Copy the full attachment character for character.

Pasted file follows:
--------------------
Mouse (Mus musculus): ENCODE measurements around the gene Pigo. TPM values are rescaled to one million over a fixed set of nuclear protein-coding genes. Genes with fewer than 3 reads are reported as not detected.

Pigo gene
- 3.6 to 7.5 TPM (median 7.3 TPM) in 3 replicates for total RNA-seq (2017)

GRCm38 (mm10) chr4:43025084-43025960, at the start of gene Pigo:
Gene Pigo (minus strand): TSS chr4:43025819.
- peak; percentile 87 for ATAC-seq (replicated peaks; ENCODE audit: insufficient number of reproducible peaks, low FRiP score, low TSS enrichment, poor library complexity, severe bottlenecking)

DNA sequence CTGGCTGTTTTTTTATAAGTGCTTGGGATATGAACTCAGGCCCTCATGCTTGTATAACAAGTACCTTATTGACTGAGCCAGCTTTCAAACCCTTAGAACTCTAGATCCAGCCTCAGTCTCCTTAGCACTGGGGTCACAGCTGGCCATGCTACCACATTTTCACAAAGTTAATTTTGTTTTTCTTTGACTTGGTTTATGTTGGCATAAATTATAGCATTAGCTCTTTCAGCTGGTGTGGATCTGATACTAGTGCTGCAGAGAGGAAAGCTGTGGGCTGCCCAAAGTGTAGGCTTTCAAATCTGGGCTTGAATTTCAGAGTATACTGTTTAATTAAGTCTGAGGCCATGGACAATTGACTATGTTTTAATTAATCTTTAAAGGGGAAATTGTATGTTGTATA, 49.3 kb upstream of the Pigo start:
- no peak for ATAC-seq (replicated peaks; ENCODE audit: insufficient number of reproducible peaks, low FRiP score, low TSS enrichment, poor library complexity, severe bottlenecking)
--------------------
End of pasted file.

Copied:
Mouse (Mus musculus): ENCODE measurements around the gene Pigo. TPM values are rescaled to one million over a fixed set of nuclear protein-coding genes. Genes with fewer than 3 reads are reported as not detected.

Pigo gene
- 3.6 to 7.5 TPM (median 7.3 TPM) in 3 replicates for total RNA-seq (2017)

GRCm38 (mm10) chr4:43025084-43025960, at the start of gene Pigo:
Gene Pigo (minus strand): TSS chr4:43025819.
- peak; percentile 87 for ATAC-seq (replicated peaks; ENCODE audit: insufficient number of reproducible peaks, low FRiP score, low TSS enrichment, poor library complexity, severe bottlenecking)

DNA sequence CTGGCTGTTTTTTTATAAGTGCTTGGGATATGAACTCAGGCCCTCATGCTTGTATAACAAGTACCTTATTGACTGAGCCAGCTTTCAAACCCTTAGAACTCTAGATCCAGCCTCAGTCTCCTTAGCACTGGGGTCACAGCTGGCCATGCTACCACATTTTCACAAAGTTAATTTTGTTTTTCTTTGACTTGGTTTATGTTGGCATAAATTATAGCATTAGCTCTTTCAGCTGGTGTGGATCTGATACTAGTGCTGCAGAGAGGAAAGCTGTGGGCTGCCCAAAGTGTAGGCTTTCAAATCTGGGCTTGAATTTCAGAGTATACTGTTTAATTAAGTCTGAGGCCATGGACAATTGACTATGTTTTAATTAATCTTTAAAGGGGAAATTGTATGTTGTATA, 49.3 kb upstream of the Pigo start:
- no peak for ATAC-seq (replicated peaks; ENCODE audit: insufficient number of reproducible peaks, low FRiP score, low TSS enrichment, poor library complexity, severe bottlenecking)